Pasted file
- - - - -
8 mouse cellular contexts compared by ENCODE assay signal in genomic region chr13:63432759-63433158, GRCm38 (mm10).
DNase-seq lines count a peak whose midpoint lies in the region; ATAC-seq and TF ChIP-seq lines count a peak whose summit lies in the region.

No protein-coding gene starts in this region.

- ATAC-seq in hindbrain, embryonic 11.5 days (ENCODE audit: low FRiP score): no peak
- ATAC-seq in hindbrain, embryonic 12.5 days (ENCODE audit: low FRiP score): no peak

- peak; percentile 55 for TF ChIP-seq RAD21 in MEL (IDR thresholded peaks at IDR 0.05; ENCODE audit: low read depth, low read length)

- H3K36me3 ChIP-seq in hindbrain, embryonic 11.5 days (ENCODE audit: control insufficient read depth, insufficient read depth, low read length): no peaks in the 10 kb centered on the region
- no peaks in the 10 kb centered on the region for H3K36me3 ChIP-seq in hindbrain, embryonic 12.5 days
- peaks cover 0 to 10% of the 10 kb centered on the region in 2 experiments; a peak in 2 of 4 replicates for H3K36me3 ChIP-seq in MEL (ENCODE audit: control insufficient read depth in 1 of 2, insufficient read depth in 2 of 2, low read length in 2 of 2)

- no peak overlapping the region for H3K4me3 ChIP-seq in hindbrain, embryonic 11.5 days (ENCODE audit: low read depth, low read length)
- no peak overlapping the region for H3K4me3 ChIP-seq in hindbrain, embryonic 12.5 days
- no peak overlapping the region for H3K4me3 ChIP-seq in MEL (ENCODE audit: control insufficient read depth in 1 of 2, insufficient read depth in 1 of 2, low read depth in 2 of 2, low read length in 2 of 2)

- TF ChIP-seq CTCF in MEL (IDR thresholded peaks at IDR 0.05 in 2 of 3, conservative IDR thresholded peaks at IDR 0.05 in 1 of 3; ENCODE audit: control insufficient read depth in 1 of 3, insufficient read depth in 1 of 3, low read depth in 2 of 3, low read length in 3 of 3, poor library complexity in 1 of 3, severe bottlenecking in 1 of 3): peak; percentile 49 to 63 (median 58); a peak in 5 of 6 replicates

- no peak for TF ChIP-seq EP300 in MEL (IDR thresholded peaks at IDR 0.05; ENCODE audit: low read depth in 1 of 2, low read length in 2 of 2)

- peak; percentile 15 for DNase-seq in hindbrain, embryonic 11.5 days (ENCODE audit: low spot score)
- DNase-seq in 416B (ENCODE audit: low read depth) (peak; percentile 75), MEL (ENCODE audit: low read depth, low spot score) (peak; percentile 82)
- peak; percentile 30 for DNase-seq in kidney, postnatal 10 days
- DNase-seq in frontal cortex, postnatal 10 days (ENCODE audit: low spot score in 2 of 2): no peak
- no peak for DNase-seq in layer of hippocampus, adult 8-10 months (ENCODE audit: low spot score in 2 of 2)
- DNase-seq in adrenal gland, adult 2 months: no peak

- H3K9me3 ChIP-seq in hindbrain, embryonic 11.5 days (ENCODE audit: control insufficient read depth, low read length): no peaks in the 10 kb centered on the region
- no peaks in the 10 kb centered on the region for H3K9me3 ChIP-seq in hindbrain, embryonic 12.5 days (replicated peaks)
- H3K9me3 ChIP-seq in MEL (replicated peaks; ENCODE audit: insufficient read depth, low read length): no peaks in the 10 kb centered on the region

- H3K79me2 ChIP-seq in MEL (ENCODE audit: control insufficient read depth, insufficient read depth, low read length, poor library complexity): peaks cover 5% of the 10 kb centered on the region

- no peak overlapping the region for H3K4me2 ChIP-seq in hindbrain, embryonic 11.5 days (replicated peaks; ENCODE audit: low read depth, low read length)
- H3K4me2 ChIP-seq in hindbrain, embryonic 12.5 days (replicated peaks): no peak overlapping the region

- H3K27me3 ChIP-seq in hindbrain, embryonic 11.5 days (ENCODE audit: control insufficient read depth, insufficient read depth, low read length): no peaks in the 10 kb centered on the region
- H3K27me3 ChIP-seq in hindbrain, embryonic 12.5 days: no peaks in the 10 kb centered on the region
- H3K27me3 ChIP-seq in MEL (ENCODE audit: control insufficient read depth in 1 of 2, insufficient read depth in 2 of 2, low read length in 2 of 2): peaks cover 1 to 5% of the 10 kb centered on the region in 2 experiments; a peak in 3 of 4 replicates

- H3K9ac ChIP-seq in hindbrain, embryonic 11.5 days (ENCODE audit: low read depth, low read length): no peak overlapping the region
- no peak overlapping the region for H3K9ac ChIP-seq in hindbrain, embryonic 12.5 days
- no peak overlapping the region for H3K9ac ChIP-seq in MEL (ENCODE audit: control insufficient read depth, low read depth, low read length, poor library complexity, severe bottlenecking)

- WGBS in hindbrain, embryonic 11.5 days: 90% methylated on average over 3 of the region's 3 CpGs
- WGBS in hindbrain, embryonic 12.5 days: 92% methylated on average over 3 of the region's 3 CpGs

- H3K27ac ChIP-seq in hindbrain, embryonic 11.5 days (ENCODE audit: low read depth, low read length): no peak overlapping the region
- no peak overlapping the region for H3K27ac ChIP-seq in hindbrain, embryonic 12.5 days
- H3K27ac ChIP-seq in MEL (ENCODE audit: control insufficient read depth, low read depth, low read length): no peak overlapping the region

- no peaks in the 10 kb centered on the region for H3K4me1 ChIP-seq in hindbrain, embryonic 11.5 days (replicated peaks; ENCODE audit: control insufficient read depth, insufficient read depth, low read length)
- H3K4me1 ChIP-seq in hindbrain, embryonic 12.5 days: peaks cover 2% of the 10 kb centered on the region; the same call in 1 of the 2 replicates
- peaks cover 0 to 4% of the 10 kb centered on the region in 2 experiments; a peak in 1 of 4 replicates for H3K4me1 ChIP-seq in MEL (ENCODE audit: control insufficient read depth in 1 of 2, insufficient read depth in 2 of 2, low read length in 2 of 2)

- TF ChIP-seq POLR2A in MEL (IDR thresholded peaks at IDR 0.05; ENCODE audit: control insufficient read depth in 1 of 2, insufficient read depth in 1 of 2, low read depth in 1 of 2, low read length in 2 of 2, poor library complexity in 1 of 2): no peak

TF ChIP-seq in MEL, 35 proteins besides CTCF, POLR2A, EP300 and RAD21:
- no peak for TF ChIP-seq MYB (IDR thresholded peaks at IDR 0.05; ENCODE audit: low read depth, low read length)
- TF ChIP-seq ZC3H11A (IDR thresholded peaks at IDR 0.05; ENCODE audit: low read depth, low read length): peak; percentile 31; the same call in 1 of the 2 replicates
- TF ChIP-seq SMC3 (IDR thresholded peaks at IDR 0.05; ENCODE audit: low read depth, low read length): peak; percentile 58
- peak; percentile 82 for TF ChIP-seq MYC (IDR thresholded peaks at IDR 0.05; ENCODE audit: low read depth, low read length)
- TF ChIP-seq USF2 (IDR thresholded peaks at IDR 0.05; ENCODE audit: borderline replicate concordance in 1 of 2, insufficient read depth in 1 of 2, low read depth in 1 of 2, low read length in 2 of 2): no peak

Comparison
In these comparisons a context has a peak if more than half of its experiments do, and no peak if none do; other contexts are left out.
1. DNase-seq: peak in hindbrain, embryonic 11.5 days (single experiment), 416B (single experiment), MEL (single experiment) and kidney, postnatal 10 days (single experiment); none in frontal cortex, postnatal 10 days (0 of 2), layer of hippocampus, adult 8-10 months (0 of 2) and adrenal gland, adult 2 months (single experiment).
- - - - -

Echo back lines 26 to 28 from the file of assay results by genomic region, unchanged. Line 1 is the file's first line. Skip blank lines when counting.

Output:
- H3K4me2 ChIP-seq in hindbrain, embryonic 12.5 days (replicated peaks): no peak overlapping the region

- H3K27me3 ChIP-seq in hindbrain, embryonic 11.5 days (ENCODE audit: control insufficient read depth, insufficient read depth, low read length): no peaks in the 10 kb centered on the region
- H3K27me3 ChIP-seq in hindbrain, embryonic 12.5 days: no peaks in the 10 kb centered on the region